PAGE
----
There are plenty of reasons to be optimistic though. There is much potential, but sadly little time, to address and mitigate these mistakes. The future, providing we’re in it, will be one where sense has prevailed. By virtue of our continued existence, it has to be. Any conceivable scenario in which the evidence has been ignored, where the bellowing drone of selfish contrarians have deafened the ears of logic and reason, will be a future that we, in our current social, political and cultural form, will not be part of. There may be no one able or willing to document the fall of our civilisation at the hands of our own inherent inability to manage the finite resources of this world. There may be nothing worth remembering. We may be the last chapter in the brief, eventful history of our species, or worse perhaps, the crucial turning point of an irreversible, yet avoidable, slow decline into chaos and decay. Perhaps all intelligent civilisations eventually destroy themselves in this way and perhaps that is why, despite the statistical implausibly of it being so, we seem to be traversing space and time on our own.

But perhaps, we’re different. This may be the defining moment in the history of our species. Can we overcome the pressures we are exerting on the planet, whilst simultaneously fighting those deeply invested in defending the objectively unsustainable means by which we are attempting to secure our future? Undoubtedly, our own shortsightedness may present the biggest challenge humanity has ever faced; overcoming it is our only means to ensure that the history books of tomorrow will be written.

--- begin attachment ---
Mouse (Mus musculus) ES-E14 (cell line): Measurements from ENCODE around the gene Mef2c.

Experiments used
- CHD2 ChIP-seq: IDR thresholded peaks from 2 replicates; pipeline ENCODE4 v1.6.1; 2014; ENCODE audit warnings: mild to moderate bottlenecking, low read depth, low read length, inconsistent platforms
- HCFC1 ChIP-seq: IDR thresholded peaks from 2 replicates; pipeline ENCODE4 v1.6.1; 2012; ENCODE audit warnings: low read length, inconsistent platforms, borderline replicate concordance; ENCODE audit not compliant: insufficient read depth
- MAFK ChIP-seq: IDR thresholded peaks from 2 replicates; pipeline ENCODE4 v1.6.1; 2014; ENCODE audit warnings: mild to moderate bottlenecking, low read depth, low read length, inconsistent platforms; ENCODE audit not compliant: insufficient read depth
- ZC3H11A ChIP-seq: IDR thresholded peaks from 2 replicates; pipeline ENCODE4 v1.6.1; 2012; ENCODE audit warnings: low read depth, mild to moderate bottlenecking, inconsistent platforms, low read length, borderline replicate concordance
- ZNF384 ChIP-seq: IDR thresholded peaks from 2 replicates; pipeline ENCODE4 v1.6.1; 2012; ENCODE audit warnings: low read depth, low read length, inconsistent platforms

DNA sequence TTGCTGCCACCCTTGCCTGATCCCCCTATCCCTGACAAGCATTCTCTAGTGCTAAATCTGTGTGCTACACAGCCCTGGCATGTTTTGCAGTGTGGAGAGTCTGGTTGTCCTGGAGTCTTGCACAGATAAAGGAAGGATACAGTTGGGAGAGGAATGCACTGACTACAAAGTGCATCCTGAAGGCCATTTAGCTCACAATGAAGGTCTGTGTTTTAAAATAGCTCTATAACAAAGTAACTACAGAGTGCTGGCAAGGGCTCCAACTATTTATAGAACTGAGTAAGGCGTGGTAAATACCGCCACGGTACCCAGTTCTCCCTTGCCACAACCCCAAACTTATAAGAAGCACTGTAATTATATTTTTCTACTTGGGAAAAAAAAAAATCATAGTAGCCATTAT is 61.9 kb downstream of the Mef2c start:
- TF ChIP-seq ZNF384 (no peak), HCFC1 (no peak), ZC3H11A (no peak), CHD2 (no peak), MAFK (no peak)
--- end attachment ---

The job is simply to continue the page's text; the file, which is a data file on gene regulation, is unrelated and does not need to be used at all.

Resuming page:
Stanislaw Burzynski: Cancer, Lawsuits and Intimidation

I’ve been watching the unravelling scandal surrounding the ‘pioneering’ cancer treatment of a certain Dr Stanislaw Burzynski with interest for some time now. Since music journalist Luke Bainbridge published this article in the Observer 3 weeks ago, things have moved rather quickly. This is a heart-wrenching account of a family blighted by cancer; his sister-in-law was undergoing chemotherapy for breast cancer when it was discovered that her daughter, 4 year-old Billie, had an inoperable brain tumour. The 2-year survival rate for this form of cancer is ~10%, and in the UK radiotherapy offered by the NHS would, at best, reduce symptoms temporarily. By all accounts, an awful and unimaginably distressing situation for any family to find themselves in. However, the catalyst for the building scandal become evident when Luke outlined the lengths that well-meaning celebrities and concerned citizens have gone to to help raise money to send young Billie for treatment at Burzynski’s Texas-based clinic. The estimated cost of treatment is £200,000. A similar campaign called Hope for Laura also emerged, this time in an attempt to raise £150,000 to finance the treatment of a young mother with brain cancer.